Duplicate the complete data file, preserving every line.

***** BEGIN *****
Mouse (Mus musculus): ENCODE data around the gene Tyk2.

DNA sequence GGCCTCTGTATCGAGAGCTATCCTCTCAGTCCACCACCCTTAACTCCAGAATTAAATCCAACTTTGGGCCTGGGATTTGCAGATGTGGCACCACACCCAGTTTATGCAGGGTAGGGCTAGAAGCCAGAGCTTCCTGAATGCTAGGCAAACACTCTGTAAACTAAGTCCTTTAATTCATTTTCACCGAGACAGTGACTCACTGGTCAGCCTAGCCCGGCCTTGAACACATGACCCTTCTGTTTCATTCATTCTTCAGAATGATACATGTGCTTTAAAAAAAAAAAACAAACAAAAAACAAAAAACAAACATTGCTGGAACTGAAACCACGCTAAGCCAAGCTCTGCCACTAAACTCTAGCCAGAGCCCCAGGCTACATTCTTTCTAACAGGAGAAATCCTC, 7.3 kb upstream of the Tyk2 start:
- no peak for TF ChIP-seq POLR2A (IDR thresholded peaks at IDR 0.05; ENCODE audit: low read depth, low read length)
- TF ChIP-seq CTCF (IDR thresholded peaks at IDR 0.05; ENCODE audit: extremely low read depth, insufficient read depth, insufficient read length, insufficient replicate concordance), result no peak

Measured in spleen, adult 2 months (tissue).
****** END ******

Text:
Mouse (Mus musculus): ENCODE data around the gene Tyk2.

DNA sequence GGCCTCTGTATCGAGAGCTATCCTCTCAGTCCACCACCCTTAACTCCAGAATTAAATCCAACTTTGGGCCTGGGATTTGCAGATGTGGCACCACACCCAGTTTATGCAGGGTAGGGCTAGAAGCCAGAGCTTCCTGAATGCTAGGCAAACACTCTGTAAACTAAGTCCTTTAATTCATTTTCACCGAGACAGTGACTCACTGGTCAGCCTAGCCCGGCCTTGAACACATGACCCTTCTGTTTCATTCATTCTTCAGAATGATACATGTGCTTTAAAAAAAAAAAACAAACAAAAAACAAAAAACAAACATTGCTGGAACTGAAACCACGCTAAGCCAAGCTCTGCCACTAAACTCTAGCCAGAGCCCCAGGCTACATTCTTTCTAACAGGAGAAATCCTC, 7.3 kb upstream of the Tyk2 start:
- no peak for TF ChIP-seq POLR2A (IDR thresholded peaks at IDR 0.05; ENCODE audit: low read depth, low read length)
- TF ChIP-seq CTCF (IDR thresholded peaks at IDR 0.05; ENCODE audit: extremely low read depth, insufficient read depth, insufficient read length, insufficient replicate concordance), result no peak

Measured in spleen, adult 2 months (tissue).